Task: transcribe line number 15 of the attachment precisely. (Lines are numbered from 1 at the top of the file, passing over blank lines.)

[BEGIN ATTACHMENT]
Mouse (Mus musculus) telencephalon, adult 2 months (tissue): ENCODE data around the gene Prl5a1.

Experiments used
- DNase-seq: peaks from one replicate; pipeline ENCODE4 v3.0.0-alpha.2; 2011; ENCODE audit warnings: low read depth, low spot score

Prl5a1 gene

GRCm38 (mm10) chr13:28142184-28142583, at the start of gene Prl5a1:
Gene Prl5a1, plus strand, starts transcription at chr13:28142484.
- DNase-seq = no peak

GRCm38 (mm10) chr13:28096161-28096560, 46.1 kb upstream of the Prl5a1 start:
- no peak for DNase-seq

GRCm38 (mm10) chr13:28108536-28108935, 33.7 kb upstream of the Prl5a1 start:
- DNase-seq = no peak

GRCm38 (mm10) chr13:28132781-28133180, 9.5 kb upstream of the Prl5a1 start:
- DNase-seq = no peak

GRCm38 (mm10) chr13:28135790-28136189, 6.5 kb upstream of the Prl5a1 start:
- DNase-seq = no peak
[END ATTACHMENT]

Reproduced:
- DNase-seq = no peak